Request for Proposal (RFP)

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Definition of Request for Proposal (RFP)

A document sent by an advertiser or agency inviting a publisher to submit a proposal for an upcoming advertising campaign.

Request for Proposal (RFP) in Depth

An RFP is usually just an email from the advertiser or agency. This email formally invites the publisher to submit a proposal for consideration and includes relevant details about the campaign such as:

  • Anticipated run dates
  • Advertiser objective
  • Budget (may include multiple levels)
  • Target audience
  • Geographic restrictions (e.g., U.S. only)
  • Ad units available
  • Special requests or preferences (such as mobile placements or high share-of-voice)
  • Metrics for evaluation (e.g., cost per click, cost per new client, etc.)
  • Due date for proposals

An RFP will generally include two related documents:

  1. A summary brief that lays out the details of the campaign (i.e., the bullet points above; this is often a Word doc or PDF)
  2. A template into which the details of the proposal should be entered (generally an Excel document)

If you’ve received an RFP, your next steps should involve reviewing the campaign brief and starting to work on completing the proposal document. The Premium section below contains some tips for addressing some of the more common challenges that arise when going through this process.

Close, But Not There Yet

As discussed more in the Premium section below, receipt of an RFP is generally a very good sign. Advertisers or agencies typically only send RFPs to publishers whom they intend to seriously consider for the upcoming campaign. But getting an RFP does not mean that you’re guaranteed to see a spend; depending on the budget, timing, and several other factors, it is common for 10% to 50% of publishers who receive an RFP to be excluded from the final campaign.

There are three objectives in completing an RFP that will help to increase the likelihood of inclusion in the final spend:

  • Competitive: The ultimate goal is to deliver a proposal that both: 1) looks attractive to the advertiser / agency and 2) will deliver value based on the primary campaign metrics. If your proposal gets accepted but doesn’t perform, you likely won’t be invited back for future spends. If, however, you prove that your site is able to deliver significant value, you may have a recurring revenue stream. Our premium entry on Bonus Media includes some good tips on this topic.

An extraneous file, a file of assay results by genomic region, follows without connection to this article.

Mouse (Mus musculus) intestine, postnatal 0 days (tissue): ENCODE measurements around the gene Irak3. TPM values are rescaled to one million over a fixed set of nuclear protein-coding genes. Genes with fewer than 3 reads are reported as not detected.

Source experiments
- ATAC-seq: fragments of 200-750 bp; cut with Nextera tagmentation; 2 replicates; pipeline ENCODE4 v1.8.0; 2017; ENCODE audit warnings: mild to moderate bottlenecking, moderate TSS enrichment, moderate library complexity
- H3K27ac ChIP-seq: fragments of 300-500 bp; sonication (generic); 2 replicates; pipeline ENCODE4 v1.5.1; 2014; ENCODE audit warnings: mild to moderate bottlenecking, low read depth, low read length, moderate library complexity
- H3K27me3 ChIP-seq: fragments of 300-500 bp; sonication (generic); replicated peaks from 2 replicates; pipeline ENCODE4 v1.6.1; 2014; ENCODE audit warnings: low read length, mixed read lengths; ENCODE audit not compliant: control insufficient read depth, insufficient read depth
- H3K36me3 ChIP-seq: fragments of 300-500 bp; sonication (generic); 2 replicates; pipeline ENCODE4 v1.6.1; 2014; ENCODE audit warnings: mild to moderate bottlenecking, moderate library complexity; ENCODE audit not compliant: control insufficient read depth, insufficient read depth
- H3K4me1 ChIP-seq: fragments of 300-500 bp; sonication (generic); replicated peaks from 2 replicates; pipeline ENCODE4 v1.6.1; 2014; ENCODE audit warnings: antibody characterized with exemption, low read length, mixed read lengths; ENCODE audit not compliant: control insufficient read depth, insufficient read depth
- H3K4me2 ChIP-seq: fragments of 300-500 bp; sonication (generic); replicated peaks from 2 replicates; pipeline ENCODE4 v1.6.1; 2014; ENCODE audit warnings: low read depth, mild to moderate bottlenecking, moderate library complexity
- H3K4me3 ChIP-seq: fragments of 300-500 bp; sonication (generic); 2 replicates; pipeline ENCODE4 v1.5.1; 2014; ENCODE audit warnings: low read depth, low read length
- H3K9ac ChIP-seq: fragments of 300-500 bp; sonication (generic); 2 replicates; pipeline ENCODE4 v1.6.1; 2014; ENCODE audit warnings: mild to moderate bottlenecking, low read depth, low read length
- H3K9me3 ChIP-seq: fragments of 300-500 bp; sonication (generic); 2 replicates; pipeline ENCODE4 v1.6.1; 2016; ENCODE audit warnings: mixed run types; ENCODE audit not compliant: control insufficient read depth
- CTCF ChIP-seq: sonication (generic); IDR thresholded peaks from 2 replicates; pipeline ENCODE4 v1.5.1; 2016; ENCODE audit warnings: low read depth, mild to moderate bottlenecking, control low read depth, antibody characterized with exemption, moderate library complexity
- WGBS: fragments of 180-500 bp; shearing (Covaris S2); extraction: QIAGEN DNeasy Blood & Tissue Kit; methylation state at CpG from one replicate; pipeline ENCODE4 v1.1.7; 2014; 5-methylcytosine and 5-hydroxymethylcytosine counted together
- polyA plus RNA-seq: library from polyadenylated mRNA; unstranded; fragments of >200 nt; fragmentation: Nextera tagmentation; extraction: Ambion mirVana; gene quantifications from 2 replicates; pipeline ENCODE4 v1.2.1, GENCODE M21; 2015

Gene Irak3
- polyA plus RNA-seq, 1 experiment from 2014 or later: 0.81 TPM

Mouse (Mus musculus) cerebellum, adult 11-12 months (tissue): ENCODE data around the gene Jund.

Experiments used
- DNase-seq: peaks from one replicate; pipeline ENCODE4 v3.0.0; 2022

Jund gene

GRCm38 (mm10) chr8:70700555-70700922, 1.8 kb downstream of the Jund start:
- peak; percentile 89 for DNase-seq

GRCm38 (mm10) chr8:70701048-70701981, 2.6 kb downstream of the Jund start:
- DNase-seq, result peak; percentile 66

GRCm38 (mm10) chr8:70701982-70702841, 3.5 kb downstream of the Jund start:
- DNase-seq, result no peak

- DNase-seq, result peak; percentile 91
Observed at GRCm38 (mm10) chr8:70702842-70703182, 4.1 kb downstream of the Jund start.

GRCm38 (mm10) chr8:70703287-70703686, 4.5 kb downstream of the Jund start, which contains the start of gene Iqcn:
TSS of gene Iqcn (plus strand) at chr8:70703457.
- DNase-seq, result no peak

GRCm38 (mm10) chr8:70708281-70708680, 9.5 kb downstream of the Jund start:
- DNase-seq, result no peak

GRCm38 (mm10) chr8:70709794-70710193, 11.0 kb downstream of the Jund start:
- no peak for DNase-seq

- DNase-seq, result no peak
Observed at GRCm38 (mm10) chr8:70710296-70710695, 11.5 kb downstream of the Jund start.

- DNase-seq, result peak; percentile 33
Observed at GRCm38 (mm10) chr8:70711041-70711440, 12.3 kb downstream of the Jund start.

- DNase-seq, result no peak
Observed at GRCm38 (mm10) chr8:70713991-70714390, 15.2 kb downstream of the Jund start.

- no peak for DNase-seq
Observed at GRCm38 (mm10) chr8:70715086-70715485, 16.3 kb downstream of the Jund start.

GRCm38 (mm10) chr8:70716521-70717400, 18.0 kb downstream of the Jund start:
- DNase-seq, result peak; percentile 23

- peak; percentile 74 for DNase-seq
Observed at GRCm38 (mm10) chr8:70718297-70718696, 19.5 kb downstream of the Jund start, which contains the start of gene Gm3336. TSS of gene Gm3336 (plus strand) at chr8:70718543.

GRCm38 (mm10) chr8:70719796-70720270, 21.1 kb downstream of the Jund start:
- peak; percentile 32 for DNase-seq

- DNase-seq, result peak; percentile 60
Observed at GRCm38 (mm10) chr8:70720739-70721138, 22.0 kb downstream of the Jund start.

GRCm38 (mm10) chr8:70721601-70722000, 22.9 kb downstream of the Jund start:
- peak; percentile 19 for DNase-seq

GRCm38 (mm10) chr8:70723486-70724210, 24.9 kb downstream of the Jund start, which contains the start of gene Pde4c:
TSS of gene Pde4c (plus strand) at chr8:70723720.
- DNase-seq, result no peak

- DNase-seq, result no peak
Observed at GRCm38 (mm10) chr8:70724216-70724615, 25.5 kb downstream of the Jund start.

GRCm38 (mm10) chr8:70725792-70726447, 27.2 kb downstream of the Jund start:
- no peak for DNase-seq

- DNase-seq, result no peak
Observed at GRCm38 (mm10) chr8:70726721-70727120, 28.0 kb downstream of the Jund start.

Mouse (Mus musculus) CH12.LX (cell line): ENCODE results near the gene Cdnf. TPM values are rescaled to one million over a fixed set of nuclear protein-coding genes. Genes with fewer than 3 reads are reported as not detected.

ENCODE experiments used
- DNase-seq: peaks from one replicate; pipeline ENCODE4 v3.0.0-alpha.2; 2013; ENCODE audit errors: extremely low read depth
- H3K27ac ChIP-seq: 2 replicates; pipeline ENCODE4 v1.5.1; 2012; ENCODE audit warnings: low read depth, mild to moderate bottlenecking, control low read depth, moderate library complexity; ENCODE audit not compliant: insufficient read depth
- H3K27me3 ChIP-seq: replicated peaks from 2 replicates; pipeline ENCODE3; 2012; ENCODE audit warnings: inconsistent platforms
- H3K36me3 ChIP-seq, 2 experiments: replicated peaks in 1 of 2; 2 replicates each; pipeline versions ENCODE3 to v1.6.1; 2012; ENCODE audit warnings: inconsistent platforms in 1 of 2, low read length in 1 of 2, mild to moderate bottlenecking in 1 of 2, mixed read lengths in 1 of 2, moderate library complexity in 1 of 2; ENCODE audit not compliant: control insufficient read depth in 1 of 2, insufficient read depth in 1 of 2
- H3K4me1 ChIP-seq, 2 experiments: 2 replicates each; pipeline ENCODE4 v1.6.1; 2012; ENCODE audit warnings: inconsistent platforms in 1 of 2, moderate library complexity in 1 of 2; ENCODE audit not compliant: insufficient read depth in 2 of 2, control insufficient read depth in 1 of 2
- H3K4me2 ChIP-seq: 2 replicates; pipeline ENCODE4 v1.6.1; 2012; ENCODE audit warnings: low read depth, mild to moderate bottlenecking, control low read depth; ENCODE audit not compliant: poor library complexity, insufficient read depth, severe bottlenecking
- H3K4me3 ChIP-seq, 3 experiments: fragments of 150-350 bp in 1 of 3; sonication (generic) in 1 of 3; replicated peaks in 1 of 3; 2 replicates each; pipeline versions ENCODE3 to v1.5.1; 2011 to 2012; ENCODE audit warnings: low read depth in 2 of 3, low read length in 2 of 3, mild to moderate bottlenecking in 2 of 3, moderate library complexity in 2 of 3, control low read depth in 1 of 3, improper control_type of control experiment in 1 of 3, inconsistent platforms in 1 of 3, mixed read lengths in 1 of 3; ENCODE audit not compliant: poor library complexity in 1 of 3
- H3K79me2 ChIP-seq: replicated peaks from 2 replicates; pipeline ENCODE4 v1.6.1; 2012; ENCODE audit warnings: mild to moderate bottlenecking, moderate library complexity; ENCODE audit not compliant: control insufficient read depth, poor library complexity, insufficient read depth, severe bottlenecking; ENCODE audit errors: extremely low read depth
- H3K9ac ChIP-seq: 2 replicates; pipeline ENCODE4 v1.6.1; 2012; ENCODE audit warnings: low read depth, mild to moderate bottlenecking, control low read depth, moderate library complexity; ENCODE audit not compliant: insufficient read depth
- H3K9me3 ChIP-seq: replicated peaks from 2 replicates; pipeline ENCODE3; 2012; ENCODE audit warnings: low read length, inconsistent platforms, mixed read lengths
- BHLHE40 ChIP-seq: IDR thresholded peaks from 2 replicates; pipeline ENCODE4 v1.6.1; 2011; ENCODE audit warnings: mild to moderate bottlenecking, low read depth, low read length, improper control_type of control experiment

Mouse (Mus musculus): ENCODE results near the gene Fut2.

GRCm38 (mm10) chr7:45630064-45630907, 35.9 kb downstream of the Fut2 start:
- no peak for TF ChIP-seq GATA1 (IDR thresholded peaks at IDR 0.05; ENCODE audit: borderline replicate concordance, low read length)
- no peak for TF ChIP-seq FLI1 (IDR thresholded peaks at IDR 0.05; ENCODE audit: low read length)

• Accommodating: RFPs tend to make a lot of special requests, such as highlighting new and creative placements. Read through the documents carefully, and do your best to include proposed items that satisfy the requests (more on this strategy in the Premium section below).
  • Accurate: At the risk of stating the obvious, only include line items that you can deliver. If you propose am idea that looks great but can’t be executed, you’ll only face major headaches later.

Though the situation obviously varies by agency and advertiser, receipt of an RFP is generally a very positive sign. Most advertisers / agencies conduct the majority of the vetting process before sending out RFPs, in order to avoid reviewing a massive amount of proposals. This is especially true if the advertiser has run numerous campaigns before; they may regularly invite new publishers to “audition” to be included, but will often have a pretty good idea of the sites they want to include well ahead of time.

Still, it’s important to take all RFPs very seriously; a spend is never won until the ads start running.

RFP Confidentiality

RFPs generally come with some form of confidentiality and non-disclosure agreements; this can be a formal document that publishers will have to sign and send back, or simply a notification within the email indicating that confidentiality is required. This requirement is understandable; advertisers don’t want details of their advertising campaigns to become public information accessible to competitors and publishers who weren’t included.

However, many publishers are happy to share information about RFPs with other sales reps anonymously. This occurs most frequently through SellerCrowd, a community where information is regularly shared with the aid of usernames that protect real identities (a link is included in the resources section below).

Common RFP Challenges

An RFP can be intimidating, especially if it’s one of the first you’ve received or a particularly large dollar amount. There are a few things to keep in mind:

  • Challenging Requests. In many cases, publishers may find themselves struggling to come up with proposed line items that match the requests of the advertiser. Don’t worry if you’re unable to match the requests perfectly; the brief is often prepared as a theoretical idea, but standard placements are often still welcome.
  • Simple is OK. Many times RFPs will express a desire for placements that are new, creative, and cutting edge. If this is the case, it’s probably wide to allocate at least part of the spend to such ideas. But it’s also OK to allocate most of the budget to simpler, more traditional line items (e.g., IAB standard ad units). When it comes down to it, many agencies will select the simpler ad options in order to end up with a more efficient campaign.
  • Fulfilling Technical Specs. Some RFPs will require some knowledge of your site’s technical capabilities. Typically, the indicated requests are standard, but publishers should confirm that they will be technically capable of serving anything they propose.